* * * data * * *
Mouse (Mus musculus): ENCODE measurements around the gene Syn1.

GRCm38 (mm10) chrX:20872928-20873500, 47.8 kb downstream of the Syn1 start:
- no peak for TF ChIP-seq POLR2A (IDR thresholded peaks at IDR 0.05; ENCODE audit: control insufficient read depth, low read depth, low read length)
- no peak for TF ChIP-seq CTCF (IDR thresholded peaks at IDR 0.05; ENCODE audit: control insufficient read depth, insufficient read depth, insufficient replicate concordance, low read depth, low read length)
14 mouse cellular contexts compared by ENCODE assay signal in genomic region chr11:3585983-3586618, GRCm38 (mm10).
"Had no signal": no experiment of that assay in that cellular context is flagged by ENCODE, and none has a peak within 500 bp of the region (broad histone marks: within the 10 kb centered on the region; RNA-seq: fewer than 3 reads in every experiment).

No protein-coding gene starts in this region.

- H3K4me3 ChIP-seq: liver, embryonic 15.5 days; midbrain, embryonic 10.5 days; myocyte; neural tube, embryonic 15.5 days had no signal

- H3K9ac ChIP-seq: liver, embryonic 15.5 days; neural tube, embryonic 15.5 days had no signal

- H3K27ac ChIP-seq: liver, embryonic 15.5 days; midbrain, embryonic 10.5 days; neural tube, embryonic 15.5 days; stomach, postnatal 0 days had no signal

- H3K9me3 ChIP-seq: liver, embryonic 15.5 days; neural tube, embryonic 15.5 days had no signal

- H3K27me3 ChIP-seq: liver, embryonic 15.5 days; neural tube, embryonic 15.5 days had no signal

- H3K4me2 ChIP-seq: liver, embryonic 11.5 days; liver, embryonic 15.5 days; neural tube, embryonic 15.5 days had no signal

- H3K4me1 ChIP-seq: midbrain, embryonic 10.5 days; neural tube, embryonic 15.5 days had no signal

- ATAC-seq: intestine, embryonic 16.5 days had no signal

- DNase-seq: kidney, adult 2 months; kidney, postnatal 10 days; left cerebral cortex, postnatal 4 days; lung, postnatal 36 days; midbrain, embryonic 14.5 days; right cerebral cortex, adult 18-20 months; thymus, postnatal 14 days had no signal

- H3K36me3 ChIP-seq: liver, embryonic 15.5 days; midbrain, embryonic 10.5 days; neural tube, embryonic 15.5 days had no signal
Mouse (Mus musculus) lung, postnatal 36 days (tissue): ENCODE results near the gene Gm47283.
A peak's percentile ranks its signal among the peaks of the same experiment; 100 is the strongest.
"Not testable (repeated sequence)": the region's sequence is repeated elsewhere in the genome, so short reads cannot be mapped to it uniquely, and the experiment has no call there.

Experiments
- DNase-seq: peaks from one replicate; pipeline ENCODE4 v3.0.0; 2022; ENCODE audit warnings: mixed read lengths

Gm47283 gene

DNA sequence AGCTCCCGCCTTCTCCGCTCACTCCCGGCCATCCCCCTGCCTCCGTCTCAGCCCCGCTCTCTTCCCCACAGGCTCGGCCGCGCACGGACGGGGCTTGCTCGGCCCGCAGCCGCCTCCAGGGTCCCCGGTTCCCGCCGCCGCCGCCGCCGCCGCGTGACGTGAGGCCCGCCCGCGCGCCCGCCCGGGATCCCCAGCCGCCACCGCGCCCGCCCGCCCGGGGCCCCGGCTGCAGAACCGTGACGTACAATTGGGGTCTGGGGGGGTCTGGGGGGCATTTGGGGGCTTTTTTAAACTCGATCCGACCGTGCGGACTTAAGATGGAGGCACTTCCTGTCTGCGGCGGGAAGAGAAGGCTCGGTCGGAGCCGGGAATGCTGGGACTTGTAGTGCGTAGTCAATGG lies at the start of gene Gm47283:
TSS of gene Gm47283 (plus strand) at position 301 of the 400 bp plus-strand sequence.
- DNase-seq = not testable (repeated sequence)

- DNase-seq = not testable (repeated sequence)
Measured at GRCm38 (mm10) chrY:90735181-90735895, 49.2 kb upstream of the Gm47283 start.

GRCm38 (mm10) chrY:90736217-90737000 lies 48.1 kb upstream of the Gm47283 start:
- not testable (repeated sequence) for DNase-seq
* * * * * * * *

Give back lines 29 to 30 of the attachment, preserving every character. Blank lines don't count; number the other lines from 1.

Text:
GRCm38 (mm10) chrY:90736217-90737000 lies 48.1 kb upstream of the Gm47283 start:
- not testable (repeated sequence) for DNase-seq